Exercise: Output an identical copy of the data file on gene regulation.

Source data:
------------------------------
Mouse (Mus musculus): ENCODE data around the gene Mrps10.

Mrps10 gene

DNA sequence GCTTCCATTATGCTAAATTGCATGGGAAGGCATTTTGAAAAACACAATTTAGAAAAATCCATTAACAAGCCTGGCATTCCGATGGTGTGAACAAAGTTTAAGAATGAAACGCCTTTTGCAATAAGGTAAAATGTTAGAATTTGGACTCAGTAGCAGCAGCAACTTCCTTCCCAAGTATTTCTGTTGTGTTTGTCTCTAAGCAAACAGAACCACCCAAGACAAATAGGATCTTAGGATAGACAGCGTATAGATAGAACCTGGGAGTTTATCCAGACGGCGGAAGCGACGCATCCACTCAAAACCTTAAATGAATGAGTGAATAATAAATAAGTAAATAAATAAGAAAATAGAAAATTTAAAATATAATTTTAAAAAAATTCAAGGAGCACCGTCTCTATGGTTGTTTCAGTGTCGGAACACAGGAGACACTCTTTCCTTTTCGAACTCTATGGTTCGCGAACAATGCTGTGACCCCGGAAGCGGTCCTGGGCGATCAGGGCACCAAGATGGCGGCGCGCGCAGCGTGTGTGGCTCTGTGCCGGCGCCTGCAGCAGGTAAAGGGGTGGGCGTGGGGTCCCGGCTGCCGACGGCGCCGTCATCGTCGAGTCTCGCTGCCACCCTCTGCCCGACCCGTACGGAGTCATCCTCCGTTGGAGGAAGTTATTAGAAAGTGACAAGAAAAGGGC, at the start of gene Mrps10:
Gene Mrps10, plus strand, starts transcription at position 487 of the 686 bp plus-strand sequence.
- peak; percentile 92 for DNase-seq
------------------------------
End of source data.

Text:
Mouse (Mus musculus): ENCODE data around the gene Mrps10.

Mrps10 gene

DNA sequence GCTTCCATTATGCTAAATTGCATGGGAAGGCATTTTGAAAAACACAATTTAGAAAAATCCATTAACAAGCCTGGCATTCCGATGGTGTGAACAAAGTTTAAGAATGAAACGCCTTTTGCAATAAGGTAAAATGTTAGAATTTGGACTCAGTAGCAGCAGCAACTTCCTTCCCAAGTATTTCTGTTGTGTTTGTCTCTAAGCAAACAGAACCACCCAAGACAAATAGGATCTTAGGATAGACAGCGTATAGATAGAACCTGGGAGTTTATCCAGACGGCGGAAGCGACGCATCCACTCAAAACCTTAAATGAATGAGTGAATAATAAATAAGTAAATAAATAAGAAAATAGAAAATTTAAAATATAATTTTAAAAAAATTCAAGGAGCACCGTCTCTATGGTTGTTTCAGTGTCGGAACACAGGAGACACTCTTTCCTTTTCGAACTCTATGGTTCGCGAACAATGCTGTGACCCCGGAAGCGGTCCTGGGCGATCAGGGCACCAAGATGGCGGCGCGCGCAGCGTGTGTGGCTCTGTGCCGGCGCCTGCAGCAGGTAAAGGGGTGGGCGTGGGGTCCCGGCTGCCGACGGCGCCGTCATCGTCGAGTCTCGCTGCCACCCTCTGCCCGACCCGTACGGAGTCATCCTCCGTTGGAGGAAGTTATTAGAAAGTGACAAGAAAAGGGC, at the start of gene Mrps10:
Gene Mrps10, plus strand, starts transcription at position 487 of the 686 bp plus-strand sequence.
- peak; percentile 92 for DNase-seq